13 Plant defence responses Physical defence responses to resist invasion of microorganisms. Cellulose cell walls. Tough waxy cuticle on leaves. Layers of dead cells around stems (bark on trees) which fall off taking pathogens with them. Chemical plant defence responses. Produce antibacterial chemicals, such as mint and witch hazel. Produce poisons to deter herbivores, such as tobacco plants, foxgloves and deadly nightshade. Mechanical adaptations. Thorns and hairs deter animals from eating or touching them. Leaves which droop or curl when touched. Mimicry to trick animals into not eating them or not laying eggs on the leaves. Describe physical and chemical plant defence responses. Topic 4: Bioenergetics Photosynthesis Photosynthesis reaction Photosynthesis is represented by the equation: The chemical symbols: Describe photosynthesis as an endothermic reaction in which energy is transferred from the environment to the chloroplast by light. Links with Plant tissues in Topic 2: Organisation Rate of photosynthesis Factors that affect the rate of photosynthesis include: Temperature Light intensity Carbon dioxide concentration The amount of chlorophyll (HT only) These factors interact and any one of them may be the factor that limits photosynthesis. (HT only) Limiting factors are important in the economics of enhancing the conditions in greenhouses to gain the maximum rate of photosynthesis while still maintaining profit. Explain the effects of temperature, light intensity, carbon dioxide concentration; and the amount of chlorophyll on the rate of photosynthesis. Measure and calculate rates of photosynthesis Extract and interpret graphs of photosynthesis rate involving one limiting factor
14 Plot and draw appropriate graphs selecting appropriate scales for axes Translate information between graphical and numerical form (HT only) Explain graphs of photosynthesis rate involving two or three factors and decide which is the limiting factor. (HT only) Understand and use inverse proportion the inverse square law and light intensity in the context of photosynthesis. WS 1.4 (HT only) Use data to relate limiting factors to the cost effectiveness of adding heat, light or carbon dioxide to greenhouses. REQUIRED PRACTICAL Photosynthesis. AT 1, 2, 3, 4 and Uses of glucose from photosynthesis The glucose produced in photosynthesis may be: used for respiration converted into insoluble starch for storage used to produce fat or oil for storage used to produce cellulose, which strengthens the cell wall used to produce amino acids for protein synthesis. To produce proteins, plants also use nitrate ions that are absorbed from the soil Respiration Aerobic and anaerobic respiration The energy transferred supplies all the energy needed for living processes. Organisms need energy for: chemical reactions to build larger molecules movement keeping warm. Respiration in cells can take place aerobically (using oxygen) or anaerobically (without oxygen), to transfer energy. Aerobic respiration is represented by the equations: The chemical symbols: Reactions which transfer energy to the environment are exothermic reactions. Anaerobic respiration in muscles is represented by the equation: As the oxidation of glucose is incomplete in anaerobic respiration much less energy is transferred than in aerobic respiration. Anaerobic respiration in plant and yeast cells is represented by the equations: Anaerobic respiration in yeast cells is called fermentation and has economic importance in the manufacture of bread and alcoholic drinks. Describe cellular respiration as an exothermic reaction which is continuously occurring in living cells.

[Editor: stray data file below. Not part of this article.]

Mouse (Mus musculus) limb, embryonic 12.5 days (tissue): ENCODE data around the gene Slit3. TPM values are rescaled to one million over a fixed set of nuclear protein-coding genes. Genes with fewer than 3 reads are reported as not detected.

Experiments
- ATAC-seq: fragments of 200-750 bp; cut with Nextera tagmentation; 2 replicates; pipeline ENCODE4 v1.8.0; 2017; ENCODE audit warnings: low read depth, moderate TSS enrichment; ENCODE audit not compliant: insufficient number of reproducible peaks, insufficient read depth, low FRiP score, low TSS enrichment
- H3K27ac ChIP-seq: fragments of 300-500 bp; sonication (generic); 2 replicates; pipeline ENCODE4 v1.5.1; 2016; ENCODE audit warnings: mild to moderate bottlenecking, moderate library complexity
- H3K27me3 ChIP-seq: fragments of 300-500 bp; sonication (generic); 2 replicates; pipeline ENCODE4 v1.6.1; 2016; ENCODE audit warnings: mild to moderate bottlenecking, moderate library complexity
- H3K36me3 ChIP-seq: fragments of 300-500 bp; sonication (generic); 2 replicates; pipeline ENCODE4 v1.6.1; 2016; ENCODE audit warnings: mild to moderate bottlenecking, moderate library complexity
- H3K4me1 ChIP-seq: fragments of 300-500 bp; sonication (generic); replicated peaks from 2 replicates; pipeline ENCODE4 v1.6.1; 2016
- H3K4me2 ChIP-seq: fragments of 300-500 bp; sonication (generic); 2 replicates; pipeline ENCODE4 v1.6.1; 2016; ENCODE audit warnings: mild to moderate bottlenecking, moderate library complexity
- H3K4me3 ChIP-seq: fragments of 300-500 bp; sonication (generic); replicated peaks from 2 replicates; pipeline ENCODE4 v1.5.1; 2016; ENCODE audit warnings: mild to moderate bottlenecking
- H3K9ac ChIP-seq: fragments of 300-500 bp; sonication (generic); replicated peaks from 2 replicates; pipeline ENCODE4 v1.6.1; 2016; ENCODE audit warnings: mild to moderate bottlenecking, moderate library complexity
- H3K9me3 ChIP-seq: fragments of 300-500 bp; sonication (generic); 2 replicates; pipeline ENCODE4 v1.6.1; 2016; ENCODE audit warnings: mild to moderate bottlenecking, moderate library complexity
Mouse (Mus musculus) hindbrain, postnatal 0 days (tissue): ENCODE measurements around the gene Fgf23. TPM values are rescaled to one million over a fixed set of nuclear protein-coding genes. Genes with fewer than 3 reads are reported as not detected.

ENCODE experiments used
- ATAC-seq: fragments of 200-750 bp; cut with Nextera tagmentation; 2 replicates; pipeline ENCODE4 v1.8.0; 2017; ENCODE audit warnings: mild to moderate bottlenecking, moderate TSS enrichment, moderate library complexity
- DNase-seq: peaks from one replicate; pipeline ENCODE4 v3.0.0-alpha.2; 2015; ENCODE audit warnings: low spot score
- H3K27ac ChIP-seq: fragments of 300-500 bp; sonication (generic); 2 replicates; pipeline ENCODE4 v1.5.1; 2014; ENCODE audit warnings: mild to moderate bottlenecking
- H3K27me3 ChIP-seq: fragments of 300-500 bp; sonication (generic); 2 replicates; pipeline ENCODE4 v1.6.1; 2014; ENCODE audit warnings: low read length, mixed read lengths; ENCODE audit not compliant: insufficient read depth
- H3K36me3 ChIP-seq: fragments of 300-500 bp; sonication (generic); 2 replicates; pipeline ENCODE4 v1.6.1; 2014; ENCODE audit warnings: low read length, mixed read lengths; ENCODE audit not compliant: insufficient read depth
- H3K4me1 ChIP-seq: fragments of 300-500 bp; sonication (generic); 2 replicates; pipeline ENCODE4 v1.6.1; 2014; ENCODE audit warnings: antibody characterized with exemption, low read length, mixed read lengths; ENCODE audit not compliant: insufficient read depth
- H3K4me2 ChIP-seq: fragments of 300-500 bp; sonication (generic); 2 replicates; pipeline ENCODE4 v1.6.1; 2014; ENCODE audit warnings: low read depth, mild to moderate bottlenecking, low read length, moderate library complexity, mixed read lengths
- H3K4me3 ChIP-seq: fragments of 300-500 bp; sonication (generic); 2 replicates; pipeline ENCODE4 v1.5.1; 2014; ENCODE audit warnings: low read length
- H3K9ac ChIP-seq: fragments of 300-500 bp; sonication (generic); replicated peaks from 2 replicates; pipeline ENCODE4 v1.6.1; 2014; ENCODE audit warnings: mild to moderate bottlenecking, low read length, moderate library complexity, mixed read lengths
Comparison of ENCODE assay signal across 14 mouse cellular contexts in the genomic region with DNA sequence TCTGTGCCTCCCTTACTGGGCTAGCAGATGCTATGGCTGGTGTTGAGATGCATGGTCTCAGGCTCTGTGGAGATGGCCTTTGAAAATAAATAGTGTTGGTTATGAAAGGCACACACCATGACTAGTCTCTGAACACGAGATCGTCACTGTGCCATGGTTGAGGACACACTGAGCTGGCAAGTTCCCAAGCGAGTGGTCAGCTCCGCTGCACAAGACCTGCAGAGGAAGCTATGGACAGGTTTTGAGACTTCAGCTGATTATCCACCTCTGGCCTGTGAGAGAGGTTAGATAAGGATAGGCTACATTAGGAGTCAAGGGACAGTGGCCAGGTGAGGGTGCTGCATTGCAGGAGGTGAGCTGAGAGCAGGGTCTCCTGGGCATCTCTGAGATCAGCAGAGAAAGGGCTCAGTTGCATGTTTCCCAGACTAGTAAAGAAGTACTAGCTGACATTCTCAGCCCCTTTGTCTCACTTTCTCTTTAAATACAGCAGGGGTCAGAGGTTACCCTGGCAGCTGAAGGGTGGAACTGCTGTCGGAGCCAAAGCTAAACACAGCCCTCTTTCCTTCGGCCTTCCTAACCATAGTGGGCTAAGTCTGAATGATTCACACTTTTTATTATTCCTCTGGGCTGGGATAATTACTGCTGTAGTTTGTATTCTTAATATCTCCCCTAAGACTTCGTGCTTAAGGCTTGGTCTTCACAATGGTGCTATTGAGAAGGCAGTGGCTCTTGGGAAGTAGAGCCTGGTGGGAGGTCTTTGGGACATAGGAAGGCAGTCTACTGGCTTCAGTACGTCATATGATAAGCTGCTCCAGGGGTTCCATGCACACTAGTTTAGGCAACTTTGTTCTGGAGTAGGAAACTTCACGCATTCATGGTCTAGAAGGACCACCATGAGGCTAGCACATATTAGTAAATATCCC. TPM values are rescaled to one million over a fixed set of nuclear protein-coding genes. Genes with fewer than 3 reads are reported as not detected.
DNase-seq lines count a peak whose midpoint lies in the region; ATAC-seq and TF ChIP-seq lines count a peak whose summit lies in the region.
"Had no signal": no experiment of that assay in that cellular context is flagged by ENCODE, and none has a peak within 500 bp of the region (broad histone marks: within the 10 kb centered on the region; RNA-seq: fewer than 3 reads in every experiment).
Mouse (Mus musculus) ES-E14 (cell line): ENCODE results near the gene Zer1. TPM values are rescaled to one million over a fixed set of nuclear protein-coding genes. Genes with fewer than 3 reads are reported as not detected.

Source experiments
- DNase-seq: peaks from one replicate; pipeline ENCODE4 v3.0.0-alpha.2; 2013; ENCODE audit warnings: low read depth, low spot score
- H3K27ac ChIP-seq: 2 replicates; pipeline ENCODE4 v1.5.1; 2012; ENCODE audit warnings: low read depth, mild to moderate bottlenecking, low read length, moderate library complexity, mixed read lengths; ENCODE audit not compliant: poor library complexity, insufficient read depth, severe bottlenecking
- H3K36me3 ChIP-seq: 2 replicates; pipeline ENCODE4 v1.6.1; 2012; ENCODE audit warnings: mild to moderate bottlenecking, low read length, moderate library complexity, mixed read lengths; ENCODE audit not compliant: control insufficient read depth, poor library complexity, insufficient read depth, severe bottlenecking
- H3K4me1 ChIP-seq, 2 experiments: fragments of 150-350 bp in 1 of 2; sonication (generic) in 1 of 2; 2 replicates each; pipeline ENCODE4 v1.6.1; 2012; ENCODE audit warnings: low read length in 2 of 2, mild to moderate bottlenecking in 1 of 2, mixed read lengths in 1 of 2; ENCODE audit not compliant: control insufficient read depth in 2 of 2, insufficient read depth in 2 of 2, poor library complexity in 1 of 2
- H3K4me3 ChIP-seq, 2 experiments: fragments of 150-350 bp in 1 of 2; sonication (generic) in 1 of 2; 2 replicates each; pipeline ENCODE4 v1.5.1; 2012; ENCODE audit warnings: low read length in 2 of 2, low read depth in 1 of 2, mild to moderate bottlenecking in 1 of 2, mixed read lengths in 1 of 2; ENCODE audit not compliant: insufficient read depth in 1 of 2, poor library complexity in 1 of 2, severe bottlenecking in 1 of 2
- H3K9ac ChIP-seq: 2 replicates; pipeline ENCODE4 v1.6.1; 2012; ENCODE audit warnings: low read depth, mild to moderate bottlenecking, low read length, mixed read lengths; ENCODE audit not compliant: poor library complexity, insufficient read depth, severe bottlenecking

15 Compare the processes of aerobic and anaerobic respiration with regard to the need for oxygen, the differing products and the relative amounts of energy transferred Response to exercise During exercise the human body reacts to the increased demand for energy. The heart rate, breathing rate and breath volume increase during exercise to supply the muscles with more oxygenated blood. This is needed for the increased cellular respiration to transfer more energy to meet the demand. If insufficient oxygen is supplied anaerobic respiration takes place in muscles. The incomplete oxidation of glucose causes a build-up of lactic acid and creates an oxygen debt. During long periods of vigorous activity muscles become fatigued and stop contracting efficiently. One cause of muscle fatigue is the build-up of acid in the muscles. The oxygen debt must be repaid once exercise stops, causing deep breathing for some time. (HT only) Blood flowing through the muscles transports the lactic acid to the liver where it is converted back into glucose. (HT only) Oxygen debt is the amount of extra oxygen the body needs after exercise to react with the accumulated lactic acid and remove it from the cells Metabolism Metabolism is the sum of all the reactions in a cell or the body. The energy transferred by respiration in cells is used by the organism for the continual enzyme controlled processes of metabolism that synthesises new molecules. Metabolism includes: conversion of glucose to starch, glycogen and cellulose the formation of lipid molecules from a molecule of glycerol and three molecules of fatty acids the use of glucose and nitrate ions to form amino acids which in turn are used to synthesise proteins respiration breakdown of excess proteins to form urea for excretion. All of these aspects are covered in more detail in the relevant specification section but are linked together here. Explain the importance of sugars, amino acids, fatty acids and glycerol in the synthesis and breakdown of carbohydrates, proteins and lipids.